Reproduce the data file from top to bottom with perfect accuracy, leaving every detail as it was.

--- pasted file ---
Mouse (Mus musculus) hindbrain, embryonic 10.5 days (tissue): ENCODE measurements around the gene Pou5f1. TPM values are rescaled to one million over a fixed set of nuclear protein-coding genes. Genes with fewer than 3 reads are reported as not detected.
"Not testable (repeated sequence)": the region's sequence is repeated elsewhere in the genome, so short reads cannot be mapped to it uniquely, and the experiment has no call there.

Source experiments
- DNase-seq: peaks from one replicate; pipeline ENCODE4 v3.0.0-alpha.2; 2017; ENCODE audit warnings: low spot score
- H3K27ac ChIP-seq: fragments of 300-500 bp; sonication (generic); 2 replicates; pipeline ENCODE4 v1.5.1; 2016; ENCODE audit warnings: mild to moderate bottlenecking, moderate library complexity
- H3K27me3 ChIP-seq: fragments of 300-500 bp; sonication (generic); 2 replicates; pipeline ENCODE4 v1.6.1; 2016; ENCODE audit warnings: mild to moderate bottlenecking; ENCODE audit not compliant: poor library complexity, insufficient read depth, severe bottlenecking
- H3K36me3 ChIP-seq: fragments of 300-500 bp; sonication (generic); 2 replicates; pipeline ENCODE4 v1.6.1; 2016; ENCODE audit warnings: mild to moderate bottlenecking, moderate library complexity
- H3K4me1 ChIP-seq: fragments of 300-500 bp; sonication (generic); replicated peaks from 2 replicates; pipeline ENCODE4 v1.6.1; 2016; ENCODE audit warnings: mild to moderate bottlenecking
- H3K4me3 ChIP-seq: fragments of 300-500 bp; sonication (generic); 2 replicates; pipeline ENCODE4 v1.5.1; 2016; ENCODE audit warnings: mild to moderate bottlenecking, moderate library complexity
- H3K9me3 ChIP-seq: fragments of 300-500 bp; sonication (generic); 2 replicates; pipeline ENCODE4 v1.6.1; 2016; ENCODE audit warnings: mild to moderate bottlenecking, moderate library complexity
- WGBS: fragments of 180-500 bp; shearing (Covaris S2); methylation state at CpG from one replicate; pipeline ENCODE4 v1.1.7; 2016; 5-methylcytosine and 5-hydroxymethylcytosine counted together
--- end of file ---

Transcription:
Mouse (Mus musculus) hindbrain, embryonic 10.5 days (tissue): ENCODE measurements around the gene Pou5f1. TPM values are rescaled to one million over a fixed set of nuclear protein-coding genes. Genes with fewer than 3 reads are reported as not detected.
"Not testable (repeated sequence)": the region's sequence is repeated elsewhere in the genome, so short reads cannot be mapped to it uniquely, and the experiment has no call there.

Source experiments
- DNase-seq: peaks from one replicate; pipeline ENCODE4 v3.0.0-alpha.2; 2017; ENCODE audit warnings: low spot score
- H3K27ac ChIP-seq: fragments of 300-500 bp; sonication (generic); 2 replicates; pipeline ENCODE4 v1.5.1; 2016; ENCODE audit warnings: mild to moderate bottlenecking, moderate library complexity
- H3K27me3 ChIP-seq: fragments of 300-500 bp; sonication (generic); 2 replicates; pipeline ENCODE4 v1.6.1; 2016; ENCODE audit warnings: mild to moderate bottlenecking; ENCODE audit not compliant: poor library complexity, insufficient read depth, severe bottlenecking
- H3K36me3 ChIP-seq: fragments of 300-500 bp; sonication (generic); 2 replicates; pipeline ENCODE4 v1.6.1; 2016; ENCODE audit warnings: mild to moderate bottlenecking, moderate library complexity
- H3K4me1 ChIP-seq: fragments of 300-500 bp; sonication (generic); replicated peaks from 2 replicates; pipeline ENCODE4 v1.6.1; 2016; ENCODE audit warnings: mild to moderate bottlenecking
- H3K4me3 ChIP-seq: fragments of 300-500 bp; sonication (generic); 2 replicates; pipeline ENCODE4 v1.5.1; 2016; ENCODE audit warnings: mild to moderate bottlenecking, moderate library complexity
- H3K9me3 ChIP-seq: fragments of 300-500 bp; sonication (generic); 2 replicates; pipeline ENCODE4 v1.6.1; 2016; ENCODE audit warnings: mild to moderate bottlenecking, moderate library complexity
- WGBS: fragments of 180-500 bp; shearing (Covaris S2); methylation state at CpG from one replicate; pipeline ENCODE4 v1.1.7; 2016; 5-methylcytosine and 5-hydroxymethylcytosine counted together